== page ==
Thursday, January 21, 2016

Kenya threatens to block Netflix, says 'unregulated arrival' of the global video streaming service 'is a threat to our moral values and national security'.

Kenya is threatening to block Netflix two weeks after the "unregulated arrival" of the global video streaming giant's service across Africa, with Kenya now slamming Netflix as "a threat to our moral values and national security" for showing extreme violence and nudity and promoting irresponsible sexual behaviour and drug abuse.

Kenya's Netflix fury comes three months after Nigeria in October 2015 forced satellite pay-TV provider MultiChoice and Discovery Networks International (DNI) to abruptly pull the transgender teen reality show I Am Jazz from its TLC Entertainment (DStv 172) channel for allegedly "promoting undesirable ideas that will offend the Nigerian public".

Since there's only one TLC Entertainment channel feed for the entire Africa, the Nigerian threat and resultant censorship and removal from the schedule mean that the entire Africa was prevented from seeing the show.

Now another African nation is up in arms about global TV content funneled to conservative African viewers who are sensitive over on-air depictions of sex, nudity, language and violence.

The Kenya Film Classification Board (KFCB) is now threatening to block Netflix in Kenya, saying its "a threat to our moral values and national security" because Netflix fails to conform to Kenya's ratings and classification regulations as provided in law.

Interestingly Netflix content in South Africa has also not been classified by the Film and Publication Board (FPB), although the Naspers rival ShowMax does contain, show and adhere to the FPB classification system for the country.

At a press conference in Nairobi, Bishop Jackson Kipkemoi Kosgei, chairperson of the classification board, said Netflix must be subjected to Kenya's rules and regulations and that Netflix's content is classified and rated on a system that is at odds with Kenya's regulatory and film classification standards.

"The board regards this development as a gross contravention of the laws governing film and broadcast content distribution in Kenya," says the board, noting that "as Kenyans, we therefore need to ask all the right questions about the unregulated arrival and future of Netflix in the country".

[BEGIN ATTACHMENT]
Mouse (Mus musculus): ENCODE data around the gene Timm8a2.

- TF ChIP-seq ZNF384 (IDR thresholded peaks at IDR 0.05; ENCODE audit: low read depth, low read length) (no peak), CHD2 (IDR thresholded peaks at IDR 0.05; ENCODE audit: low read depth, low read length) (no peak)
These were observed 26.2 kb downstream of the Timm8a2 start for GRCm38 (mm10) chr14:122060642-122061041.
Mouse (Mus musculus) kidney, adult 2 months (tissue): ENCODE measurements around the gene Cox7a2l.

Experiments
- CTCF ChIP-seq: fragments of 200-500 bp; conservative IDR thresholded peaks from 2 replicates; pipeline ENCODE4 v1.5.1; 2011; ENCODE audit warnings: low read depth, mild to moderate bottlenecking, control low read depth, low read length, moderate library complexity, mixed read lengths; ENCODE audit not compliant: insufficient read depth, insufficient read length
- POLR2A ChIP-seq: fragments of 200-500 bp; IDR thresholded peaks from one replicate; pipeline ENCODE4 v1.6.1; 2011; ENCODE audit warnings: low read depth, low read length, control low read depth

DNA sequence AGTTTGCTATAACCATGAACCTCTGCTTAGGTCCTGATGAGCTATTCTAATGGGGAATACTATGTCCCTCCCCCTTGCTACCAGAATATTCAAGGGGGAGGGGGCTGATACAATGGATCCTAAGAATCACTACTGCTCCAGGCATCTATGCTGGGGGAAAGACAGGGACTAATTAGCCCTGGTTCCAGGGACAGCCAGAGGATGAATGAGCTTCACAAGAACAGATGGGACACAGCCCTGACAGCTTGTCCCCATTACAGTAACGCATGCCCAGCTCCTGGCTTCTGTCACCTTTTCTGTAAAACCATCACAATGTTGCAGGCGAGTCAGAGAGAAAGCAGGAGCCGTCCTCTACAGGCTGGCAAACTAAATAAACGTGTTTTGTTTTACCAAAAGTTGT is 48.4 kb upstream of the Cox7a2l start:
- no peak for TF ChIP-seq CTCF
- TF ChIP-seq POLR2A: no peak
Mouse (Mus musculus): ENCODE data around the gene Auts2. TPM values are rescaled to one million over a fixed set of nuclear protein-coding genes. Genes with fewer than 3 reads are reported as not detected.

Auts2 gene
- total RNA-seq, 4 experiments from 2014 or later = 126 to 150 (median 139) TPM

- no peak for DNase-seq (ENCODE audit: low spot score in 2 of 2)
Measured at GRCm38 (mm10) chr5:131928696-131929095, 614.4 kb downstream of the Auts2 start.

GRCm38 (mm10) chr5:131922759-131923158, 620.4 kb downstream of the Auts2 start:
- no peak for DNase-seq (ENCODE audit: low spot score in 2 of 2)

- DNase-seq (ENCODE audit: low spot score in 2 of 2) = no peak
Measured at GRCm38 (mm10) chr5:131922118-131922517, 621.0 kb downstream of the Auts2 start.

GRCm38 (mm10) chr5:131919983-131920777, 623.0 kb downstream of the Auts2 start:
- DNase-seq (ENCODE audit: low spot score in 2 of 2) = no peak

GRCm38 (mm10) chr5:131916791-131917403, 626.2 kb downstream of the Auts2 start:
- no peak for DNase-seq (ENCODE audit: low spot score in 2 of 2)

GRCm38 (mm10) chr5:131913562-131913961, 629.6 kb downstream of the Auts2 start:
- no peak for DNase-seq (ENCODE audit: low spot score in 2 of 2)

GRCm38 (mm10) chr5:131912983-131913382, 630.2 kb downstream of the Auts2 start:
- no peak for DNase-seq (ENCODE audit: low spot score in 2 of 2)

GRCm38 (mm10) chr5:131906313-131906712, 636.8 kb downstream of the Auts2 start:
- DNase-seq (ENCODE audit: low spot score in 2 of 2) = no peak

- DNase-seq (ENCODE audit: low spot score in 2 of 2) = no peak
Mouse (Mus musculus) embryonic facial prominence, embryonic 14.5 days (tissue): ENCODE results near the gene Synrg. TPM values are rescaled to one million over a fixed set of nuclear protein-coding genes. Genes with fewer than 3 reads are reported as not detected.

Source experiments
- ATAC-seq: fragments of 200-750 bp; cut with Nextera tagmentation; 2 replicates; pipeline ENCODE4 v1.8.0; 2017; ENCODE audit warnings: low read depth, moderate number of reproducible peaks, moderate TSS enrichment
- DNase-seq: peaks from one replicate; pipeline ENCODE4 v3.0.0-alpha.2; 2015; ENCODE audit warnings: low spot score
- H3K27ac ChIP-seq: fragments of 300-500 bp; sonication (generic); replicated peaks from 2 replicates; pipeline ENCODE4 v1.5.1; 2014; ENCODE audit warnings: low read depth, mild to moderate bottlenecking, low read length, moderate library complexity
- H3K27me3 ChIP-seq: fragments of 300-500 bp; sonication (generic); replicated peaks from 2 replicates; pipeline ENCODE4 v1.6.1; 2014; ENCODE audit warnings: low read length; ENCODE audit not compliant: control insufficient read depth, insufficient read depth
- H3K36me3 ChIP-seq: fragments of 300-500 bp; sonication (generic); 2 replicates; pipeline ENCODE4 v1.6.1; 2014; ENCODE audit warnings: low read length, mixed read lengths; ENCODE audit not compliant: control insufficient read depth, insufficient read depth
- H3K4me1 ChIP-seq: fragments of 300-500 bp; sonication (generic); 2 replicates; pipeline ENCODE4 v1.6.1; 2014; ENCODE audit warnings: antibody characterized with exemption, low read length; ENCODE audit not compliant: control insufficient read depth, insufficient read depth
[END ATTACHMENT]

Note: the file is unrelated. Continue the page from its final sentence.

According to the East African country's film classification board, content that Netflix deems fine for 13-year olds "contain classifiable elements such as extreme violence, nudity, promotion of irresponsible sexual behaviour, inappropriate language and drug abuse".

"As a progressive country, we cannot afford to be passive recipients of foreign content that could corrupt the moral values of our children and compromise our national security," said Kosgei.

"It will be against our mandate to allow our children to get ruined by inappropriate content in the name of profit".

Netflix in a statement says that its not a traditional broadcaster not an internet television network.

"We empower consumers to make smart viewing choices by providing details on the titles on Netflix, including ratings and episode synopses. We also provide parental controls".

Besides thousands of hours of content that's not available on Netflix in South Africa and the rest of Africa due to licensing rights not being available and making for an already reduced content offering, Netflix has toned down the sex and nudity when it launched in Africa earlier this month, culling a large number of titles that falls under the banner of "erotica" and that contains nudity and sex.

Although Netflix has is able to offer this programming and has no licensing rights impediment as with some other programming, its notable that the streaming service isn't making this content available in Africa.